It can be very difficult to get all the parties involved in a patient’s care in the same room or involved in the same email trail to come up with a final cohesive plan, so it often takes time to get a care plan in place, Siff says. Social workers or case managers often need to be heavily involved because many of these patients have social issues such as language barriers or financial problems.
“Sometimes there needs to be investigation,” says Siff. “We may need to call the patient and talk to him, or involve social services to go to the home and see what the situation is, so it can get very complicated,” he says. “But ultimately, I think it always improves care for the patient.”
For example, through this collaborative approach, the Red Carpet Care program can make sure patients are getting their medicines and that they have access to a physician who speaks their language. “They do whatever can be done ahead of time,” says Siff, referring to the care planners involved with the program. “Then if a patient re-presents to the ED, for whatever reason, the program provides us with an easy link to a plan of action that we can follow.”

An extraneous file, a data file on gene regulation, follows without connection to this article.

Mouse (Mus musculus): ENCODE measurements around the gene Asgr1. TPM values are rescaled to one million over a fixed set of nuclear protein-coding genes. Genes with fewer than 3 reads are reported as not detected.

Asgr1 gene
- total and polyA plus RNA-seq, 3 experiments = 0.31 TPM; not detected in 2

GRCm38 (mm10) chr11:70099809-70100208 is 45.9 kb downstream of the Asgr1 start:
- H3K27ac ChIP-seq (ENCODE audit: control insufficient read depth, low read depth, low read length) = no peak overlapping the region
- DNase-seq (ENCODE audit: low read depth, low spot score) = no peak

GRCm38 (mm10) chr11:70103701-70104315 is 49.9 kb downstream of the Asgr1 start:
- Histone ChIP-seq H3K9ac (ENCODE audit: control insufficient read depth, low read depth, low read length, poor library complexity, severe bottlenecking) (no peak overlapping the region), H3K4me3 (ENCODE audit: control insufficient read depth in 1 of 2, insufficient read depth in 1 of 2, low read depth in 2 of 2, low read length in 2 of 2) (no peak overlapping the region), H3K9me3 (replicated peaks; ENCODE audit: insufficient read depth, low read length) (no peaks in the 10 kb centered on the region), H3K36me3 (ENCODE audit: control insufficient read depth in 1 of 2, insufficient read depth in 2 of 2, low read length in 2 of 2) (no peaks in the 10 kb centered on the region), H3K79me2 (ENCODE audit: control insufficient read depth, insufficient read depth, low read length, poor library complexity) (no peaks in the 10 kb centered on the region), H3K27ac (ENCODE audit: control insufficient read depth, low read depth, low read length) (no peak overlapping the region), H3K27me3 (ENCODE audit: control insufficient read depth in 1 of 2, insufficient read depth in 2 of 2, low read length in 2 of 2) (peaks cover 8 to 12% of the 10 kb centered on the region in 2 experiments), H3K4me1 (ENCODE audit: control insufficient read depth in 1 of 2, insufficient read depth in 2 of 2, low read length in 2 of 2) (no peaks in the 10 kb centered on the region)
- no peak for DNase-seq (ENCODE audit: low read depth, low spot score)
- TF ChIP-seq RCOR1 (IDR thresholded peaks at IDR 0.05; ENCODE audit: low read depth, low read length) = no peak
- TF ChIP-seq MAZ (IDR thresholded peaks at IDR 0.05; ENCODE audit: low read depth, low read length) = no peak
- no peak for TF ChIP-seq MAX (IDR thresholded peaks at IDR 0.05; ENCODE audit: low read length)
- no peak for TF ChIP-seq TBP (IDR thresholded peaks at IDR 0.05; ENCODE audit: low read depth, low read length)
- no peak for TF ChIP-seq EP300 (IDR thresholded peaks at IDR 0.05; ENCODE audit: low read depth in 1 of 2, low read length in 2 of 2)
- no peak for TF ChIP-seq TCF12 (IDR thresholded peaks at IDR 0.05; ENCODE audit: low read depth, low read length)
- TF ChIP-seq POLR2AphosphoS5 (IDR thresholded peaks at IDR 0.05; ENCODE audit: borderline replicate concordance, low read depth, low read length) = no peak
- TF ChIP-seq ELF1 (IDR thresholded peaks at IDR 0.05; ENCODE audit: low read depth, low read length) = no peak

In addition to identifying patients who might be good candidates for the program, emergency physicians also play a role in developing the care plans. However, Siff says there has been no resistance to the approach because it helps providers deal with many of the more complex patients. “It improves our ability to deal with these patients in an appropriate and expedient fashion,” he says.
Furthermore, patients are responding well to the program, too. “They have been educated by the case managers, so they have an understanding of what they can expect to have done when they come to the ED,” says Siff. “Prior to the program, I think many of these patients had expectations that were unrealistic or that were fostered by some of the barriers.”
Since many of the barriers have already been addressed ahead of time when these patients come in to the ED, the patients receive better care coordination, Siff says. “The whole idea of the red carpet approach is that we want to roll out the red carpet for these patients and put them in the control seat,” he says. “If they understand what their care plan is and if they are learning the tools to help manage their own care, they are going to be healthier and more satisfied.”
- Alice Petrulis, MD, FACP, Medical Director of Managed Care, MetroHealth System, Cleveland, OH. Phone: 216-957-3200.
- Jonathan Siff, MD, MBA, FACEP, Director of Informatics and Associate Director of Emergency Medicine Operations, MetroHealth System, Cleveland, OH. E-mail: email@example.com.